The "Advanced Search" button 205, when depressed, generates an additional dialog (not illustrated), which allows the user to specify a more complex search criteria, for example a phrase search or a proximity search, or certain operators (e.g. Boolean AND, OR, NOT). Specifically, if the user wishes to specify a combination of text strings to search for, then the user uses the Advanced Search dialog to enter the text strings and the way in which the text strings should be combined. For example, the user could specify a search to find all documents containing the word "patent" or the word "application" or both words (sometimes denoted as "patent OR application").
Still referring to FIG. 2, the search string edit field 203 contains an exemplary search string "KKKKKkkkksRrrrshhhhKKK", where K=kanji characters, k=katakana characters, R=uppercase roman characters, r=lowercase roman characters, h=hiragana characters, and s=separator characters. For purposes of the discussion examples, these symbols K, k, R, r, s, h, etc. will be used instead of Japanese characters, it being understood that in the preferred embodiment, such characters are displayed in a Japanese character font, as is shown on the buttons in FIG. 2.
As shown in FIG. 2, the search result list box 202 currently contains the names of the files that contain the text string specified as the search string edit field 203 after the user has pressed the "Find Now" button 204. Specifically, the search result list box 202 contains the names of three files, "c:\mydoc\johndoe\docl.txt," "c:\mydoc\johndoe\doc2.txt," and "c:\mydoc\janedoe\doc5.x1s," which contain the string (or a portion thereof) shown in edit field 203. The search result that is displayed in the search result list box 202 is generated using the methods and systems of the present invention. Typically, the result of the search is generated using a content-index that indexes the files of the file system.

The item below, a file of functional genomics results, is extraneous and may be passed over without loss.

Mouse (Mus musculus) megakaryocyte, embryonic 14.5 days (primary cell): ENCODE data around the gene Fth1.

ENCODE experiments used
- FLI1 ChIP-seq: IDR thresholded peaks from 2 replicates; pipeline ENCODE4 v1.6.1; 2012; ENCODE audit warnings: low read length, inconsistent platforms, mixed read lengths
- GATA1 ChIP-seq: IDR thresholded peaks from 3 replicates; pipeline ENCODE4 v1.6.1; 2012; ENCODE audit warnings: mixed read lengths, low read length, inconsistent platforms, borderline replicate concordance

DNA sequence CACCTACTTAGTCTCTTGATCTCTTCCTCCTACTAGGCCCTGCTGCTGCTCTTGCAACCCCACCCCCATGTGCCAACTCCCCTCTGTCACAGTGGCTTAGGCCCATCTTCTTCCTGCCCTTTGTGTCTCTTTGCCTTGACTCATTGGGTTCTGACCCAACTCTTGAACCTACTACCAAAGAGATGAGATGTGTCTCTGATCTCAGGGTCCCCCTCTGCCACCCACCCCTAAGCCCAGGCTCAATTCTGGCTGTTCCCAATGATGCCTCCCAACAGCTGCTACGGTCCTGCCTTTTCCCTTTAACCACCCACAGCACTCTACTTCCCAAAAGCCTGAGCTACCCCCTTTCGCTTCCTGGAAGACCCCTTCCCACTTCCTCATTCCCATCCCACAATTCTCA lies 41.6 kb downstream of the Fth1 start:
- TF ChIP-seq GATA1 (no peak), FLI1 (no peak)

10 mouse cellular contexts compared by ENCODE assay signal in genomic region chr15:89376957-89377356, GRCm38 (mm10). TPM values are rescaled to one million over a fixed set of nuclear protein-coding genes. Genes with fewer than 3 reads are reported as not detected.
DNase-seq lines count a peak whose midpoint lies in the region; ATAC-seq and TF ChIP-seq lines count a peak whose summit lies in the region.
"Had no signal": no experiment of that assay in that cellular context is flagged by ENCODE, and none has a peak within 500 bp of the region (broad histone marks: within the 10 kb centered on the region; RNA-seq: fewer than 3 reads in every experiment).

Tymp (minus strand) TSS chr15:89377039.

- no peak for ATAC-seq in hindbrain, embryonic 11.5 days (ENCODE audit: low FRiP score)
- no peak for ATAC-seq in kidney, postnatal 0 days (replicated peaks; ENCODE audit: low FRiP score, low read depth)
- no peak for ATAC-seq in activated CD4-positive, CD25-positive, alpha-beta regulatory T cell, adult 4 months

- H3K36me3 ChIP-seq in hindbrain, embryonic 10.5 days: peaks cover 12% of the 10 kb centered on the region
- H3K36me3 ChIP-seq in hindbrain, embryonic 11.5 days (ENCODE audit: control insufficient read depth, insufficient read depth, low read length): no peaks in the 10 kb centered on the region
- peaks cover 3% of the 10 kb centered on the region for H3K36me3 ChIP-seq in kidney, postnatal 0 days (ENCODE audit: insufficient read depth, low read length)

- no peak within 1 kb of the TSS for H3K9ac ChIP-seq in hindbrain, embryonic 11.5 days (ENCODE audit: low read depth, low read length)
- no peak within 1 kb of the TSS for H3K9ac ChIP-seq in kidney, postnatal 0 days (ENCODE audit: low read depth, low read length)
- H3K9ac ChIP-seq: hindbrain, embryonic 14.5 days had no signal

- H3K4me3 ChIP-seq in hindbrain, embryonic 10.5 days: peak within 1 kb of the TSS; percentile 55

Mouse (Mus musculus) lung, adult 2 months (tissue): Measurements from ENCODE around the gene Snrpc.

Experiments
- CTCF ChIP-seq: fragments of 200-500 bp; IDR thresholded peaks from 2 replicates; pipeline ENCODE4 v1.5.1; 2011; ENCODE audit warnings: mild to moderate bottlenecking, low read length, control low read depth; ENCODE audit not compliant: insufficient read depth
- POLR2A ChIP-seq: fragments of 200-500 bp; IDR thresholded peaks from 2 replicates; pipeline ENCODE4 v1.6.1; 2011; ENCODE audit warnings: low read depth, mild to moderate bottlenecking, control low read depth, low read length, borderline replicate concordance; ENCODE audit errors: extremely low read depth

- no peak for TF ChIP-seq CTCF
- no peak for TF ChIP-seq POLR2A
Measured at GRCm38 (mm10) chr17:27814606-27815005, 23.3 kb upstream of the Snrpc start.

Although the present invention is discussed specifically with reference to documents as objects, one skilled in the art will appreciate that the present invention is useful in other contexts as well, such as with any object that may be indexed for searching purposes. For example, a graphical object, such as an electrical drawing, that contains symbolic information, such as bitmaps of transistors and NAND gates, can be indexed in a content-index using graphical bitmaps. A content-index search system for these graphical objects determines matches by searching the object contents for the presence of the indexed graphical bitmap, for example, by searching for a pattern of bits. In a similar manner, any content-index that indexes a collection of objects is subject to the methods and systems of the present invention as long as a content-index search system is implemented.
FIG. 3 illustrates a typical implementation of a content-index for a collection of documents. The documents shown in FIG. 3 are those discussed with reference to FIG. 2. The content-index 301 is shown after it has been generated to index the "doc1.txt" document 321, the "doc2.txt" document 322, and the "doc5.x1s" document 323. The content-index 301 comprises an inverted list 302 and an object list 303. The inverted list 302 is arranged such that it efficiently stores the indexing terms and the references to the documents that contain each term. In a typical implementation such as that shown in FIG. 3, the inverted list 302 comprises a directory structure 304, which contains the indexing terms, and a leaf structure 305. The leaf structure 305 contains leaves 309-312, which contain the references to the indexed documents. The directory structure 304 stores the indexing terms (or other indexing information) in a data structure that allows efficient location of the desired term. For example, directory structure 304 is shown implemented as a binary tree (B-tree), which contains three nodes: node 306, node 307, and node 308. The letters "A," "B," "C," and "D" represent the indexing terms, and correspond to exemplary kanji string KKKKK 331, an exemplary katakana string kkk 332, an exemplary roman string Rrrr 333 (with initial uppercase letter), and a hiragana string hhh 334, respectively. The leaf structures 309-312 each contain references to the documents that contain the indicated indexing term.